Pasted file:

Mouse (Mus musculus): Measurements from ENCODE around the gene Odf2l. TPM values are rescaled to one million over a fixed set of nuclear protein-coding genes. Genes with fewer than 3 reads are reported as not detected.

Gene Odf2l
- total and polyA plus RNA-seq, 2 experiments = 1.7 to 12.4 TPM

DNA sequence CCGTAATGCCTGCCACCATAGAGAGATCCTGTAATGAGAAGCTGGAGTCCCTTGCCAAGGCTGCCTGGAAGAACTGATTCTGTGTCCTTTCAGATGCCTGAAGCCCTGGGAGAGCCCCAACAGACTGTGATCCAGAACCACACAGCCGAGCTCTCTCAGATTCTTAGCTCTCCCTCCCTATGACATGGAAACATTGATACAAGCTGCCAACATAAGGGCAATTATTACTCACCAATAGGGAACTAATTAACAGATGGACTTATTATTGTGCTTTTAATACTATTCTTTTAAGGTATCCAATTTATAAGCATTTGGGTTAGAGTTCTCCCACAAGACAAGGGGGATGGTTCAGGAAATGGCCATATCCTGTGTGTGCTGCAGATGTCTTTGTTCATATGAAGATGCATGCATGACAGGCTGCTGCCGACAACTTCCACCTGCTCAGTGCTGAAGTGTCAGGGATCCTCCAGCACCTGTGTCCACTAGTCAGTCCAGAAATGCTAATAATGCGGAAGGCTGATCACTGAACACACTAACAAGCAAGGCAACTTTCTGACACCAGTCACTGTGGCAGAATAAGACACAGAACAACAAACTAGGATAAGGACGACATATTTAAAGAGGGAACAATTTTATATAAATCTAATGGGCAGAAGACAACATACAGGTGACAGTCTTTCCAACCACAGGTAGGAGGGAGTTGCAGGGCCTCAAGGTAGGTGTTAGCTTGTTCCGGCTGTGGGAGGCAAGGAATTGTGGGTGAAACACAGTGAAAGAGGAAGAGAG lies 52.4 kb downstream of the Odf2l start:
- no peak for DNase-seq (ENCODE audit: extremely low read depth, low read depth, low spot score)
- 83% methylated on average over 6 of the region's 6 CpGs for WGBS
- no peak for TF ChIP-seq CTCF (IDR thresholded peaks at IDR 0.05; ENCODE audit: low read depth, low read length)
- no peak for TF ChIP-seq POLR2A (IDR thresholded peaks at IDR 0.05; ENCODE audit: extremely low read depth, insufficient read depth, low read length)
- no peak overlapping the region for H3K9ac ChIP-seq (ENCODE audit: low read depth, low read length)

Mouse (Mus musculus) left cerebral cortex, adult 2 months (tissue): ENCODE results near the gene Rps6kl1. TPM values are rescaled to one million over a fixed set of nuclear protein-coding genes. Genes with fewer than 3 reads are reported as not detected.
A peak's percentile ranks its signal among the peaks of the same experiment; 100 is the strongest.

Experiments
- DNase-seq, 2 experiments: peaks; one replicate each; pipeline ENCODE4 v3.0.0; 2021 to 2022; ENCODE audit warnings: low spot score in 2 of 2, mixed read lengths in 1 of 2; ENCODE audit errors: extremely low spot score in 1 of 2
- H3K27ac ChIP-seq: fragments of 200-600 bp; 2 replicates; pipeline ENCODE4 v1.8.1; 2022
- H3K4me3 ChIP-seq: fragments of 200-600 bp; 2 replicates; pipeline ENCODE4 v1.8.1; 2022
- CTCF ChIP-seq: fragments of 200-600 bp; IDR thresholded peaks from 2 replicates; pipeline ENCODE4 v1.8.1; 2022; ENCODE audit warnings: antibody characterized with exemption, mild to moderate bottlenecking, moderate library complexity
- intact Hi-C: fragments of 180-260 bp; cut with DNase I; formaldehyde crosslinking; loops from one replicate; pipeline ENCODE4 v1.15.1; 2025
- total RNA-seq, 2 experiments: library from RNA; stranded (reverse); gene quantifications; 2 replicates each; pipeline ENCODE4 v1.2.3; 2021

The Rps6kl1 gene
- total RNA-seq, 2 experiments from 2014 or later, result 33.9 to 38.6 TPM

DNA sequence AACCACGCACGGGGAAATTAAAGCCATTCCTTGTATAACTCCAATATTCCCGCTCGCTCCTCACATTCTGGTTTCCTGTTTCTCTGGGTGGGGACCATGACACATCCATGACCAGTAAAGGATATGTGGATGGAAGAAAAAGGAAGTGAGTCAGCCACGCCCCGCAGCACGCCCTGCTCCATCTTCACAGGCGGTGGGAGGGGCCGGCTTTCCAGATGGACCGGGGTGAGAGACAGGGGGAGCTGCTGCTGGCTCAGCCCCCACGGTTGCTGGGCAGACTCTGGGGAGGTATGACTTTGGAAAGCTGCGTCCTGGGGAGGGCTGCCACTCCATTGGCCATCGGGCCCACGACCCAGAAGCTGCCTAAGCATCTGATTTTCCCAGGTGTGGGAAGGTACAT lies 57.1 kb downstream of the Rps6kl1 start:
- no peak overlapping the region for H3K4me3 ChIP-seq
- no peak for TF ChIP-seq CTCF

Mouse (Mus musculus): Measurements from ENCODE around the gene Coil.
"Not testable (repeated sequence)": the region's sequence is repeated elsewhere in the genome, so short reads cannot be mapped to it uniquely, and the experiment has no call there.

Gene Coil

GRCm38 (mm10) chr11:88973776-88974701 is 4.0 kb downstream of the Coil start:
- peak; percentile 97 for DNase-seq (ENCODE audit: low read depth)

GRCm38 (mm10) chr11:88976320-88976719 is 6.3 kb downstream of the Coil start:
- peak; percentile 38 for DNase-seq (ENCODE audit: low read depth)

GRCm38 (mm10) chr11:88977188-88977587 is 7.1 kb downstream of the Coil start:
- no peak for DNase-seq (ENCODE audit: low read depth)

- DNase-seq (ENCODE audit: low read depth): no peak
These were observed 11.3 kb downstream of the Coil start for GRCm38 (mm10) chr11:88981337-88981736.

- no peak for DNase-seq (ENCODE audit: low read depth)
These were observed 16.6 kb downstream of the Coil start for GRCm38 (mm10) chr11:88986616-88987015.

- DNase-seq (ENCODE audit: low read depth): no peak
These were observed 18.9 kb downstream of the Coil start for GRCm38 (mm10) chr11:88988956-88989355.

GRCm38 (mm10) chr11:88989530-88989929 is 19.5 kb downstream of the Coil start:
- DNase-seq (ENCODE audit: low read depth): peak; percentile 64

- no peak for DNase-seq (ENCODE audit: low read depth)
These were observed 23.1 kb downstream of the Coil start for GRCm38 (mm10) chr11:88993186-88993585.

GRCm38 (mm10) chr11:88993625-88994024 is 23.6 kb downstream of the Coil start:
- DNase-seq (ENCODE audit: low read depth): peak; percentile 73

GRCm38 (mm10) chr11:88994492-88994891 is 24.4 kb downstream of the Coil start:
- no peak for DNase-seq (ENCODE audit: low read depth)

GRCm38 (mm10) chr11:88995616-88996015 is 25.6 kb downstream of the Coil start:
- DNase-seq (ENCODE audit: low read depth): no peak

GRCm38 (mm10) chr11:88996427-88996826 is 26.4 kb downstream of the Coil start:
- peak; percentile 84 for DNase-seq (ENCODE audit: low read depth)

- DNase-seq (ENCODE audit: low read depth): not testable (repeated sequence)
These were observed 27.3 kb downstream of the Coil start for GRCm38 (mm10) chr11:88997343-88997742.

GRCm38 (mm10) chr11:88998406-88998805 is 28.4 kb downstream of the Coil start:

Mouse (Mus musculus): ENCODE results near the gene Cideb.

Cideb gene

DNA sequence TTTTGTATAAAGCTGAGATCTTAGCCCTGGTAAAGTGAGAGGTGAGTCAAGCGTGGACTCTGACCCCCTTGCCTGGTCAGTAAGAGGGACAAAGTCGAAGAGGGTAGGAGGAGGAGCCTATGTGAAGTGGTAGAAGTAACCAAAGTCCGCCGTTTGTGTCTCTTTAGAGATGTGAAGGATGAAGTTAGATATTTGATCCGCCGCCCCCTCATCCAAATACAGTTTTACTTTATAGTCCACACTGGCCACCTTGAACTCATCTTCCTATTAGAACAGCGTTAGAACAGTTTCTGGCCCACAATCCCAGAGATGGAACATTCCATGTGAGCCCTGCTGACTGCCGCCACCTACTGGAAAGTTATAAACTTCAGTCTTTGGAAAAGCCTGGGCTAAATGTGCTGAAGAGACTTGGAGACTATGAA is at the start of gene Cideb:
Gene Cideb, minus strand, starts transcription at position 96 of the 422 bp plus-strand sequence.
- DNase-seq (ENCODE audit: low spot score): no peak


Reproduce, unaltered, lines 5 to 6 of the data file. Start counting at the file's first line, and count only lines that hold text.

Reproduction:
- no peak for DNase-seq (ENCODE audit: extremely low read depth, low read depth, low spot score)
- 83% methylated on average over 6 of the region's 6 CpGs for WGBS